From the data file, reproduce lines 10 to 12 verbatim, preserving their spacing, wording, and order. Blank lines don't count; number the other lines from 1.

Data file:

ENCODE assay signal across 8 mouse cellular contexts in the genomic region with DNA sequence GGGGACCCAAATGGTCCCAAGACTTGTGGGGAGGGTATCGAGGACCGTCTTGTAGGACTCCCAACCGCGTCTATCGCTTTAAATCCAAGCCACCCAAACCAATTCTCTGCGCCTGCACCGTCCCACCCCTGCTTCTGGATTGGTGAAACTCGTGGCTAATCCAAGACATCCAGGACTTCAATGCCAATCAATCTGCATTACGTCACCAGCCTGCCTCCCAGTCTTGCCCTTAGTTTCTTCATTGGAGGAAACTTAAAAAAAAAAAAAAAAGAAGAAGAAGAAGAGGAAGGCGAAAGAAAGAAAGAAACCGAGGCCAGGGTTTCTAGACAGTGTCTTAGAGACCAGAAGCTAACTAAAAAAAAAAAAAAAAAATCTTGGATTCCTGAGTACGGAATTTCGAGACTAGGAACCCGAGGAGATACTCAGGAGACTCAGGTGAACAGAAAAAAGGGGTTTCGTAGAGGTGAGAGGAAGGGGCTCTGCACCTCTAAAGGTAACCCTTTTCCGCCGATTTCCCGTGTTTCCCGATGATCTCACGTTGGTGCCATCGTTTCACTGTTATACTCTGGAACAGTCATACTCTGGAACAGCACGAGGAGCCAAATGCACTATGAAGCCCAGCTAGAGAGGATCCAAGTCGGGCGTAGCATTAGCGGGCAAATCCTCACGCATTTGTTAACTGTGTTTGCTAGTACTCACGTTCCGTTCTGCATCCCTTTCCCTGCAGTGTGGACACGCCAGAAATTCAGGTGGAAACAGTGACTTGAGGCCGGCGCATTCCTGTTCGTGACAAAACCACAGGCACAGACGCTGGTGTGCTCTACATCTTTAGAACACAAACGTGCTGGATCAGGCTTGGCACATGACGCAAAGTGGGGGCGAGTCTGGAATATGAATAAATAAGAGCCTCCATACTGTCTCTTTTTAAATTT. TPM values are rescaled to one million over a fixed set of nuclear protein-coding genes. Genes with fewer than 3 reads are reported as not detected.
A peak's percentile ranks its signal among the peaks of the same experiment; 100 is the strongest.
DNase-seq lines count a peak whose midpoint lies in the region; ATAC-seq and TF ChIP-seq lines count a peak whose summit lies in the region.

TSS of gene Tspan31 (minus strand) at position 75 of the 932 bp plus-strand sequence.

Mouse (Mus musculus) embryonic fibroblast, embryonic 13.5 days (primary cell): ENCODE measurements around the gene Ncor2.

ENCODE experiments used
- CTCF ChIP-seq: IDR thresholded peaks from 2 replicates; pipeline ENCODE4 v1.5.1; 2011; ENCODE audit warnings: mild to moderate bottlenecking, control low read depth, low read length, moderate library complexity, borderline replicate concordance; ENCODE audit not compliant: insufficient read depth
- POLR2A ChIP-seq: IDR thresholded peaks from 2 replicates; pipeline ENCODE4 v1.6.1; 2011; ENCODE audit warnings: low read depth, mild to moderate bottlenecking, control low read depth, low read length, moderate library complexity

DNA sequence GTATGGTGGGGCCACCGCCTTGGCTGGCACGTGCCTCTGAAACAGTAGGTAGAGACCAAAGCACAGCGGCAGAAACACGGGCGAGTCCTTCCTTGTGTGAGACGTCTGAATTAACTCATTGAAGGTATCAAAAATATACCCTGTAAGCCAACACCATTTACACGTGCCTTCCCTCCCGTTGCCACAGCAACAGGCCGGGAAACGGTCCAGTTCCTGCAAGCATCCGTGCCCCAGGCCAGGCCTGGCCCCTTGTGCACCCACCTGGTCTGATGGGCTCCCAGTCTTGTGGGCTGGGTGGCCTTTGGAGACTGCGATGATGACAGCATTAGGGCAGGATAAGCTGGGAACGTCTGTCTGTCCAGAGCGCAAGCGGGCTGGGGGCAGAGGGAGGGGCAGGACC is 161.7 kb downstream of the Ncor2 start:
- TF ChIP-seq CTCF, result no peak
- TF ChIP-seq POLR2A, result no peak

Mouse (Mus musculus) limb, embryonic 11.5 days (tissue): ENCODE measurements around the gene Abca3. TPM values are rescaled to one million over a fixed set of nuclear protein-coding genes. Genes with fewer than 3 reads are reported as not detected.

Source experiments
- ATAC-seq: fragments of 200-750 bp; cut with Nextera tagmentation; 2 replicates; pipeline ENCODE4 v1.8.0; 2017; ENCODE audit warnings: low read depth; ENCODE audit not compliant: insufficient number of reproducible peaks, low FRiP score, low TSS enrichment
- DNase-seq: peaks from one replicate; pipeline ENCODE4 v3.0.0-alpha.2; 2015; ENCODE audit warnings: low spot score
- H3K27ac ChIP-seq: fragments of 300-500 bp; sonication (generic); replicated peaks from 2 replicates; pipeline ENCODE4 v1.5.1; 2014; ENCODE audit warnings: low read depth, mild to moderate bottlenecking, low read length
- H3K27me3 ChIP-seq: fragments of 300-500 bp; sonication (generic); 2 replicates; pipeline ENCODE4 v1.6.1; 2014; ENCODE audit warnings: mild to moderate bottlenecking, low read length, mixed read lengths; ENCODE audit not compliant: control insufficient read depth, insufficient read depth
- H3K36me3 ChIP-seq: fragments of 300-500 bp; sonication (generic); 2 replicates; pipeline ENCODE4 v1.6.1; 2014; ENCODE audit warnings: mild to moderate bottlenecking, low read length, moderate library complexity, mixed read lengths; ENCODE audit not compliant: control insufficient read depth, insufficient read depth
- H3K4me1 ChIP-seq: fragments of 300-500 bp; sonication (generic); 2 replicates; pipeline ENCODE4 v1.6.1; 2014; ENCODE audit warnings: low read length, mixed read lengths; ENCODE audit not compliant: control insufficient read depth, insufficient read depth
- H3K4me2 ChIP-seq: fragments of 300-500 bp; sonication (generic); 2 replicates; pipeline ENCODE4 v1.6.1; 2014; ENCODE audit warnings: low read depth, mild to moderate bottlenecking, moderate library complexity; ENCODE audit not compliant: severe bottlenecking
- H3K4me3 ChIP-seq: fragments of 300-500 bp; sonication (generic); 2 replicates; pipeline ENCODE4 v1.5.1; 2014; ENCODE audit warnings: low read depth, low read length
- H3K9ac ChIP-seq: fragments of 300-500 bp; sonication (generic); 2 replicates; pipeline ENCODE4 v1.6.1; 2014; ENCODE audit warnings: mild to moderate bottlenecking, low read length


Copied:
- TF ChIP-seq CTCF, result no peak
- TF ChIP-seq POLR2A, result no peak

Mouse (Mus musculus) limb, embryonic 11.5 days (tissue): ENCODE measurements around the gene Abca3. TPM values are rescaled to one million over a fixed set of nuclear protein-coding genes. Genes with fewer than 3 reads are reported as not detected.